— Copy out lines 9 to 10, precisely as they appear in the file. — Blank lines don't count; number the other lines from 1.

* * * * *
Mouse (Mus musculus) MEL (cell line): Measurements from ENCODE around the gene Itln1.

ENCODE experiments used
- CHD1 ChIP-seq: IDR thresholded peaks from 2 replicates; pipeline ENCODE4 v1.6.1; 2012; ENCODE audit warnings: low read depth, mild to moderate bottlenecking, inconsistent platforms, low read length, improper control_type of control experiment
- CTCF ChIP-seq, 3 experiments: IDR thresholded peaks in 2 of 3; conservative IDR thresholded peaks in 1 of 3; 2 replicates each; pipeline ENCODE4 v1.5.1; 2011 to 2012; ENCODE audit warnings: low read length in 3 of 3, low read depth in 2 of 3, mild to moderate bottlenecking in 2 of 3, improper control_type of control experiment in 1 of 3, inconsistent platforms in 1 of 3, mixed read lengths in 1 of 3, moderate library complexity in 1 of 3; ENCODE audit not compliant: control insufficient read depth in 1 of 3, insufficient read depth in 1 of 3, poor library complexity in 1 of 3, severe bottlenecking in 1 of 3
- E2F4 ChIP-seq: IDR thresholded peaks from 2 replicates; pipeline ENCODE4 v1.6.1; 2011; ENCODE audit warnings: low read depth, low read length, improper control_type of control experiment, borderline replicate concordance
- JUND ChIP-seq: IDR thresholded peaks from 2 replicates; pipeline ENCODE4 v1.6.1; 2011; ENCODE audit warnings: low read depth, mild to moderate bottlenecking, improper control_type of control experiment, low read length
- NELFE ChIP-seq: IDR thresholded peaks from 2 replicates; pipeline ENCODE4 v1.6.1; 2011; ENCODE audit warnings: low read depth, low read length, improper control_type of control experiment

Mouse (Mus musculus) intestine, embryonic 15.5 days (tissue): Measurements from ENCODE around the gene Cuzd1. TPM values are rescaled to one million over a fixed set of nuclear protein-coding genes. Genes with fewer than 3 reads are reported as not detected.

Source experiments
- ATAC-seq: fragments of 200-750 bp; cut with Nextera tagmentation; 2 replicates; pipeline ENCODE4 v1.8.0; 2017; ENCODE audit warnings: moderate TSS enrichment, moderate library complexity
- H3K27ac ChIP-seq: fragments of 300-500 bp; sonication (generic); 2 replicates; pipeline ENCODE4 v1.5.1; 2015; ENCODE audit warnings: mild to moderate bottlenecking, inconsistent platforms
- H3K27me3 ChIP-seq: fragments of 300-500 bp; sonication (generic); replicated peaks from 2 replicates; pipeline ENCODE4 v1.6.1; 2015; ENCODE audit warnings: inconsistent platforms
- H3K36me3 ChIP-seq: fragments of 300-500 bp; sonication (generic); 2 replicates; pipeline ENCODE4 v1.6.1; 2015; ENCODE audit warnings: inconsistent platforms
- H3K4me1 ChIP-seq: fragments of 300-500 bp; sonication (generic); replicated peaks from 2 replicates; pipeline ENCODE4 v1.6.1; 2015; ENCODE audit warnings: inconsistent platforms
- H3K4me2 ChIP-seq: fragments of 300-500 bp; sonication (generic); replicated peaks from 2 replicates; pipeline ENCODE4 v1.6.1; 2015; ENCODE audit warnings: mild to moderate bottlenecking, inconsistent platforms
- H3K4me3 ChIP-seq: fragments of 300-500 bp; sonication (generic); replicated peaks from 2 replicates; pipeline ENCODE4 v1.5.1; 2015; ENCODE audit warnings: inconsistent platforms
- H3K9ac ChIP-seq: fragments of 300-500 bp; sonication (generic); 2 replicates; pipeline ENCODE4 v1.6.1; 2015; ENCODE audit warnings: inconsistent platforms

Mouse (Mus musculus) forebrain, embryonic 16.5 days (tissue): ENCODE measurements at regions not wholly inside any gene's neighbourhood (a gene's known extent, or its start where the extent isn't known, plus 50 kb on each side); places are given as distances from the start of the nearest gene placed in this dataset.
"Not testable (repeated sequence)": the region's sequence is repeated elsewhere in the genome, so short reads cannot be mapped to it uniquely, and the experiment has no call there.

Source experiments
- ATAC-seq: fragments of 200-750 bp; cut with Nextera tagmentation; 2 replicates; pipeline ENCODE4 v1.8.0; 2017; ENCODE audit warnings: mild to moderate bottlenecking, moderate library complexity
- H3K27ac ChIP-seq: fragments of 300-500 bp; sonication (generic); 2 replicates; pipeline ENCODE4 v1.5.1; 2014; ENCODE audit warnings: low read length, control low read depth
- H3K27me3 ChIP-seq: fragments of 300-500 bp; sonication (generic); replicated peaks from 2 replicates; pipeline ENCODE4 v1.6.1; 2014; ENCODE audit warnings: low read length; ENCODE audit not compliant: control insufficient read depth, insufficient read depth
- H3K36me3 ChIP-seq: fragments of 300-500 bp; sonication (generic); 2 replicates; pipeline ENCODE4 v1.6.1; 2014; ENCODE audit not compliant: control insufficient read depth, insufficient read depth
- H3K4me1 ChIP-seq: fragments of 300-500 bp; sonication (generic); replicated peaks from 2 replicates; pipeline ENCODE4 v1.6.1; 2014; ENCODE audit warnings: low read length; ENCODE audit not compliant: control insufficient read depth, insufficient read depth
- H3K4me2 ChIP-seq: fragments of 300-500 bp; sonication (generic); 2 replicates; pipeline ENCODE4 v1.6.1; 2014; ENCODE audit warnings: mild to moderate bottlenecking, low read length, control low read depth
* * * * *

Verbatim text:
Source experiments
- ATAC-seq: fragments of 200-750 bp; cut with Nextera tagmentation; 2 replicates; pipeline ENCODE4 v1.8.0; 2017; ENCODE audit warnings: moderate TSS enrichment, moderate library complexity